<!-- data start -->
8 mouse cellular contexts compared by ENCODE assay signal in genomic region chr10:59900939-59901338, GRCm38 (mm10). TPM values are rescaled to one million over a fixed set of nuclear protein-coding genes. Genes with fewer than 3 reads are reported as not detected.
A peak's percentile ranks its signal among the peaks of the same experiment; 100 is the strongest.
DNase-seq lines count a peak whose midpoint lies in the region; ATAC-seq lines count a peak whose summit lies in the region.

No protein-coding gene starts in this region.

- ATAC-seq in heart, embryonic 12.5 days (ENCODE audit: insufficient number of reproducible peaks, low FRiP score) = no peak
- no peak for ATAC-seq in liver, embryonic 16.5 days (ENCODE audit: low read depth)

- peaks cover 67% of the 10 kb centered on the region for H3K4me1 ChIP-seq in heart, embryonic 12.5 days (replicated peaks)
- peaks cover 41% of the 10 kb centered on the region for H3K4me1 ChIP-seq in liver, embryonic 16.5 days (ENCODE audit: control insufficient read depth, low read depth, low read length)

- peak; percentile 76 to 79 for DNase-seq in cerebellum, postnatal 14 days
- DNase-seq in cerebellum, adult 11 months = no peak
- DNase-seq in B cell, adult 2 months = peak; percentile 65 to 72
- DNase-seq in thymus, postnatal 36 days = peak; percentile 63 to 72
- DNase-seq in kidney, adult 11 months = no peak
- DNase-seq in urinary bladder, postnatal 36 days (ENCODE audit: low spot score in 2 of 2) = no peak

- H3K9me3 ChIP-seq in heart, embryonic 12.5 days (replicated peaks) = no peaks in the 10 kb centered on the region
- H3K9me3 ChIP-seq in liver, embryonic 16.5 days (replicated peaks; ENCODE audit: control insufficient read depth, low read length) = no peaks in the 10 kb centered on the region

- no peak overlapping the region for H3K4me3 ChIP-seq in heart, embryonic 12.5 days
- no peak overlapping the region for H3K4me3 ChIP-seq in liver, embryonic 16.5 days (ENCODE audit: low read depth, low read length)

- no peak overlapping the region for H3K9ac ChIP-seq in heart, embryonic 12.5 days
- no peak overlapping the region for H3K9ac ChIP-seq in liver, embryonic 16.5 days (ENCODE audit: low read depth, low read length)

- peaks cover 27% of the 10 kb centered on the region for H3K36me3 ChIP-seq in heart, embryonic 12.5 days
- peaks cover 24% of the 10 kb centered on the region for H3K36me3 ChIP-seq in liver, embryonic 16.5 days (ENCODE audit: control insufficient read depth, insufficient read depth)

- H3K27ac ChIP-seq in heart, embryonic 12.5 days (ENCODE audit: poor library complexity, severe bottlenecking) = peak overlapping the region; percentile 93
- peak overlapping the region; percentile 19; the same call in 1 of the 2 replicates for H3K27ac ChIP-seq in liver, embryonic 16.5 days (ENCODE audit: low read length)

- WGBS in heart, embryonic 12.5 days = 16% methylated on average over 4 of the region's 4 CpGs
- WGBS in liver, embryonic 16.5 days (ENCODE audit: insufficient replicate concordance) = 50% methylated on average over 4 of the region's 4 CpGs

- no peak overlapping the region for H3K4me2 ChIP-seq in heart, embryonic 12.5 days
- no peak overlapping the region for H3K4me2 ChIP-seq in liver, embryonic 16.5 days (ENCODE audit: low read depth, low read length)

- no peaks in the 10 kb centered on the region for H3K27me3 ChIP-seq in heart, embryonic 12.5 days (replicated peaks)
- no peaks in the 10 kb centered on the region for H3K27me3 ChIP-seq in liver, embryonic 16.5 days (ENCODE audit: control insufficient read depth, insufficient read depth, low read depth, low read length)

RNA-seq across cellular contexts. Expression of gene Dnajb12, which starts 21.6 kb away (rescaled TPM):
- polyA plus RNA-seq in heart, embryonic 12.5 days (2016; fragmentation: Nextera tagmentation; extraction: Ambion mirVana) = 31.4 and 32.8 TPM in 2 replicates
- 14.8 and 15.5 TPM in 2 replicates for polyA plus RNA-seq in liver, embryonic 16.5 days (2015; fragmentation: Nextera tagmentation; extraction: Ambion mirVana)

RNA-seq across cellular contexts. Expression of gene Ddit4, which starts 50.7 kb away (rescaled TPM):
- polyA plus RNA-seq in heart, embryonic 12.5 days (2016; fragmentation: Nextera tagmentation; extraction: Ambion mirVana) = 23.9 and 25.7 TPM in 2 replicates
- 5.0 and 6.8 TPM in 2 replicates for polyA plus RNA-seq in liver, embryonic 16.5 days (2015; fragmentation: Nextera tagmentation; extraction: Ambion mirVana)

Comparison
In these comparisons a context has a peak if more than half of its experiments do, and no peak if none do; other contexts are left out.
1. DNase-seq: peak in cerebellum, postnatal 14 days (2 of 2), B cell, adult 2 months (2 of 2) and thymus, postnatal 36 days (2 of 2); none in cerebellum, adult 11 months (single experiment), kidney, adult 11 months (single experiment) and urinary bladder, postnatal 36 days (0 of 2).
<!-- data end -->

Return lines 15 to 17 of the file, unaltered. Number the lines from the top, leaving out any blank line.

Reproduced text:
- H3K9me3 ChIP-seq in heart, embryonic 12.5 days (replicated peaks) = no peaks in the 10 kb centered on the region
- H3K9me3 ChIP-seq in liver, embryonic 16.5 days (replicated peaks; ENCODE audit: control insufficient read depth, low read length) = no peaks in the 10 kb centered on the region

- no peak overlapping the region for H3K4me3 ChIP-seq in heart, embryonic 12.5 days